First off, People. I have met some great people on the road. It is really cool to meet people I never would have gotten to meet any other way. From the pastors to the children and every one in between, the blessings I have received from these people are too numerous to mention. I have made many lifelong friends, discovered a whole new kind of ministry. I’ve been inspired and humbled by so many over the years. It’s truly a blessing. Of course there is no greater blessing than when someone with tears in their eyes, comes to stand before you to pray to receive Jesus Christ, or to rededicate their live to the Lord, or even just to open their hearts and minds to the Lord’s call. There are very few feelings that can compare with realizing you have been used by God.

Places: It’s always an adventure to go to a new place—to see what doors God may open. Camps, churches of all sizes, conferences, festivals, and all kinds of other venues. I’ve been to all of these and more, but what’s most satisfying about the places is seeing all the many different ways people “do church.” Staying within one’s denomination can sometimes give us a kind of spiritual tunnel vision. Getting out among more of God’s people, and moire expressions of His worship, can’t help but open our eyes to new possibilities.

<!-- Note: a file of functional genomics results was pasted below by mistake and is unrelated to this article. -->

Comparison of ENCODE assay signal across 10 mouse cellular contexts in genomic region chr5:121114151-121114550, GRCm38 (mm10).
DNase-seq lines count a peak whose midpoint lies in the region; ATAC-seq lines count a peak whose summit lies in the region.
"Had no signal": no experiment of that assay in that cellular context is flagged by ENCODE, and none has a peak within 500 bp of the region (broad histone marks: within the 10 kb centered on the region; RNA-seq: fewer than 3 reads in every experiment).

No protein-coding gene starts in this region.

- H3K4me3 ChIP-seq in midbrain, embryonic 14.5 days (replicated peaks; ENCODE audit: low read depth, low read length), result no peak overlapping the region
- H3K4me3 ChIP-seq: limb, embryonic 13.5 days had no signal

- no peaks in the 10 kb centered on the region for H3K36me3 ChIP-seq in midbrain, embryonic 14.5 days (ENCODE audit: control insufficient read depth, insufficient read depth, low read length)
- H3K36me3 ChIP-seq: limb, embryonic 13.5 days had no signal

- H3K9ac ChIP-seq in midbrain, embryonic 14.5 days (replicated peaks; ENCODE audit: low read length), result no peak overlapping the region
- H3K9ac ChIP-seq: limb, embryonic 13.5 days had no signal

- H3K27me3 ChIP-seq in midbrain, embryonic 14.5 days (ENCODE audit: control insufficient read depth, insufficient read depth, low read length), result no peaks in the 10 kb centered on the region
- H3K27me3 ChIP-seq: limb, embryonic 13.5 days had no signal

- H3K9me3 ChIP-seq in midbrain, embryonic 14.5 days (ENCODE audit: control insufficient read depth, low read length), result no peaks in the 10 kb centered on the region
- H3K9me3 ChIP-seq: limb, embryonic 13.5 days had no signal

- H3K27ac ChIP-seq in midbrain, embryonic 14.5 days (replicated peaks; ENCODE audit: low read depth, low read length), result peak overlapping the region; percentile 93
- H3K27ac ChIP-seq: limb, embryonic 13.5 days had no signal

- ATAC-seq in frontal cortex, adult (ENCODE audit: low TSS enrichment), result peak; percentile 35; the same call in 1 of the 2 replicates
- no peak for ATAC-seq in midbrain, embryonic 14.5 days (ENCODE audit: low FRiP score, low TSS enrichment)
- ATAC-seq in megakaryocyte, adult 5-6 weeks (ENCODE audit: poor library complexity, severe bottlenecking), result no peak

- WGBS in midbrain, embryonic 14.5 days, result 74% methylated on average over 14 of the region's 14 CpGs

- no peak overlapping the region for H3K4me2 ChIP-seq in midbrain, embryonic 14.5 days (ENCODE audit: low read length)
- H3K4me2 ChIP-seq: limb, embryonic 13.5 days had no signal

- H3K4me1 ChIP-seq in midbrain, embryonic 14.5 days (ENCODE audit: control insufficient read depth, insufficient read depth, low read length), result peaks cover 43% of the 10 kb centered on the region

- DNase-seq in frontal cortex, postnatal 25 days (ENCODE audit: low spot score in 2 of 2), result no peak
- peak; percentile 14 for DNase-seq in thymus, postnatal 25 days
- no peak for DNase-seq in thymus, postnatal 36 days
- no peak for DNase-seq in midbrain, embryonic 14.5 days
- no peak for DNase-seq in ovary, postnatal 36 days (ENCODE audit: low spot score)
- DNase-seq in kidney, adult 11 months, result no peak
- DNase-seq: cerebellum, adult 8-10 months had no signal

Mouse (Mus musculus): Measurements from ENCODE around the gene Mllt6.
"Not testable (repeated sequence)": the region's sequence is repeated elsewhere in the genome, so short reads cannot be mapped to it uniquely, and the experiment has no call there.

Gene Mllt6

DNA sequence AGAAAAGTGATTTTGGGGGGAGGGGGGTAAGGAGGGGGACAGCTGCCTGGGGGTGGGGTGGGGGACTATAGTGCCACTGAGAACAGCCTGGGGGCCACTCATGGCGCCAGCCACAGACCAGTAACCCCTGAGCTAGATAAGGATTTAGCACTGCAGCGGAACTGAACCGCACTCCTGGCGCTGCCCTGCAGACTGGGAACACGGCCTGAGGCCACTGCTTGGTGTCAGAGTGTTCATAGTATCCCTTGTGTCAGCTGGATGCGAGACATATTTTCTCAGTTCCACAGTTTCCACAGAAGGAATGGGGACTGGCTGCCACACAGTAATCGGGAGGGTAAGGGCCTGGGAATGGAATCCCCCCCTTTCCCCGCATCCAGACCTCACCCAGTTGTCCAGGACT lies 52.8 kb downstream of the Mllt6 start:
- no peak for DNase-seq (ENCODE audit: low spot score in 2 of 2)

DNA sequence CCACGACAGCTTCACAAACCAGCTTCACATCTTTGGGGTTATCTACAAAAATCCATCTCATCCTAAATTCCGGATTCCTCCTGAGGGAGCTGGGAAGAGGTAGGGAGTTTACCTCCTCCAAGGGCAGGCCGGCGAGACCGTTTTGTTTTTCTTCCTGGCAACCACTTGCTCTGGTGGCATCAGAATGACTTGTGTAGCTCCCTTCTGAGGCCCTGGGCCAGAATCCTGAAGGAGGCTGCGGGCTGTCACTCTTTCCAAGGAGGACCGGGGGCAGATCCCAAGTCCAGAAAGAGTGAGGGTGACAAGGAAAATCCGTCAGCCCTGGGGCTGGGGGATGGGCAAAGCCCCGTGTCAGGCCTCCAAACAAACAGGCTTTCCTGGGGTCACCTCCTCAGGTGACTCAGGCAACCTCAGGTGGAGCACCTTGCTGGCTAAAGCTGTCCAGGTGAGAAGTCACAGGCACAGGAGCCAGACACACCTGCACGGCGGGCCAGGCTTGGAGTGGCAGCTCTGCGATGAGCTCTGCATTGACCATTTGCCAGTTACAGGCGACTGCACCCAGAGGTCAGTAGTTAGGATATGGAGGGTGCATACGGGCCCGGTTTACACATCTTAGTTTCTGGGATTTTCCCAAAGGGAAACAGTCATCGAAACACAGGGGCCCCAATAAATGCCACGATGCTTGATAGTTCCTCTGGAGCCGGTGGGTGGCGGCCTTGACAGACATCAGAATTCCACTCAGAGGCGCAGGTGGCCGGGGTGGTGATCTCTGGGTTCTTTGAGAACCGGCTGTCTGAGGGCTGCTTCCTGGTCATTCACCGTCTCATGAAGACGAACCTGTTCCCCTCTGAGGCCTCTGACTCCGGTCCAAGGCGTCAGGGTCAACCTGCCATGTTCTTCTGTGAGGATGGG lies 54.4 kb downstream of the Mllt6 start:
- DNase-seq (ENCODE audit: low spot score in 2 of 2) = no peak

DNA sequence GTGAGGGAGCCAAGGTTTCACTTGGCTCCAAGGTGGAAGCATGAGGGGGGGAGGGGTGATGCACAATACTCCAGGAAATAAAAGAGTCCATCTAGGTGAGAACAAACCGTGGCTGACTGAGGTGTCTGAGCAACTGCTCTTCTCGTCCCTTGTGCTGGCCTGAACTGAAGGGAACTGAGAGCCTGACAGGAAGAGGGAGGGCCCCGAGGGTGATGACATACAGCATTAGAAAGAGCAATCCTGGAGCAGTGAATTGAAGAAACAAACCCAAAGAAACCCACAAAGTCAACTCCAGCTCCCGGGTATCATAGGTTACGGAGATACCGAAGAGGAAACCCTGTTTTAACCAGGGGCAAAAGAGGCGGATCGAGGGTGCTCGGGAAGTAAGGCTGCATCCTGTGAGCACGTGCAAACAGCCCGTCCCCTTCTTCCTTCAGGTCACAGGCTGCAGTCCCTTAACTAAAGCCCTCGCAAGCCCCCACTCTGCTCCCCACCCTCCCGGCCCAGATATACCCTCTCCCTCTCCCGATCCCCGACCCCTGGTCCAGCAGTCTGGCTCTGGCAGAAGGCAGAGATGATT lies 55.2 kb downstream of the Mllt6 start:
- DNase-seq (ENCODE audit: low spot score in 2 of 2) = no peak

Things: Don’t go too narrow with this, I’m not talking about money or possessions. I’m talking about a lot of more intangible things. Like seeing God’s faithfulness over and over again, the aforementioned opportunities and experiences, etc. Spiritual growth, learning to be flexible, and even coming to the end of yourself and realizing my total dependence on the Lord for everything. The road can teach one a whole lot of lessons, if we will take the time and be open enough to learn.

I’m sure there are many more things I could mention here, but suffice it to say, if God is calling you to traveling ministry, He will make a way. Trust Him, be faithful and put yourself out there.

More on that later.